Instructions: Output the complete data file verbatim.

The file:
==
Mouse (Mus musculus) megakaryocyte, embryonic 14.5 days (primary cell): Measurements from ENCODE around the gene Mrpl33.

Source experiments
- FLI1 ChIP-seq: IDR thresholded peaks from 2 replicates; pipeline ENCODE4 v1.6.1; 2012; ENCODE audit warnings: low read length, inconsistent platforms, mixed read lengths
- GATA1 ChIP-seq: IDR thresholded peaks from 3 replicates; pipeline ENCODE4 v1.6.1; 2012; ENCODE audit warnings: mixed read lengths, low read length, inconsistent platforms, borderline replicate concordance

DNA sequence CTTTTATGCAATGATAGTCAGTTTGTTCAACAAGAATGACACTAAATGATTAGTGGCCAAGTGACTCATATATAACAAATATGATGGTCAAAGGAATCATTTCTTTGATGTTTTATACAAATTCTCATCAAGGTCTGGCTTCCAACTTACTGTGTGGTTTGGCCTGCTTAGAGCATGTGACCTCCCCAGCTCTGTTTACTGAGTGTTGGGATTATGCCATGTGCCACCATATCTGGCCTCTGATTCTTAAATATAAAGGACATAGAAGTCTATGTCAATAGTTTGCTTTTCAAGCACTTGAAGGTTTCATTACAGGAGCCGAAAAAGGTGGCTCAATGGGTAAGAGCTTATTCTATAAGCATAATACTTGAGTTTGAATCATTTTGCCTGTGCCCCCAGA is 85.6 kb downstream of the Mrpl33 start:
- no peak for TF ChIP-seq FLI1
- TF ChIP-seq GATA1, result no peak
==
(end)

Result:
Mouse (Mus musculus) megakaryocyte, embryonic 14.5 days (primary cell): Measurements from ENCODE around the gene Mrpl33.

Source experiments
- FLI1 ChIP-seq: IDR thresholded peaks from 2 replicates; pipeline ENCODE4 v1.6.1; 2012; ENCODE audit warnings: low read length, inconsistent platforms, mixed read lengths
- GATA1 ChIP-seq: IDR thresholded peaks from 3 replicates; pipeline ENCODE4 v1.6.1; 2012; ENCODE audit warnings: mixed read lengths, low read length, inconsistent platforms, borderline replicate concordance

DNA sequence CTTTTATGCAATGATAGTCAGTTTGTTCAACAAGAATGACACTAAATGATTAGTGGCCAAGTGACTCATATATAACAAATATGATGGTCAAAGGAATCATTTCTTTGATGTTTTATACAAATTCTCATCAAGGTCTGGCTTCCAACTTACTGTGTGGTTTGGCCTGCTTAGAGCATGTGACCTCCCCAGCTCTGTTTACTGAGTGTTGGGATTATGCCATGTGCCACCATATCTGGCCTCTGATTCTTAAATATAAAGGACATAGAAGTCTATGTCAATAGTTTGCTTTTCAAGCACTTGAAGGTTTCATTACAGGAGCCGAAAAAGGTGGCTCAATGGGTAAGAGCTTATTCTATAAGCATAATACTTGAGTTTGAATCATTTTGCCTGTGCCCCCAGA is 85.6 kb downstream of the Mrpl33 start:
- no peak for TF ChIP-seq FLI1
- TF ChIP-seq GATA1, result no peak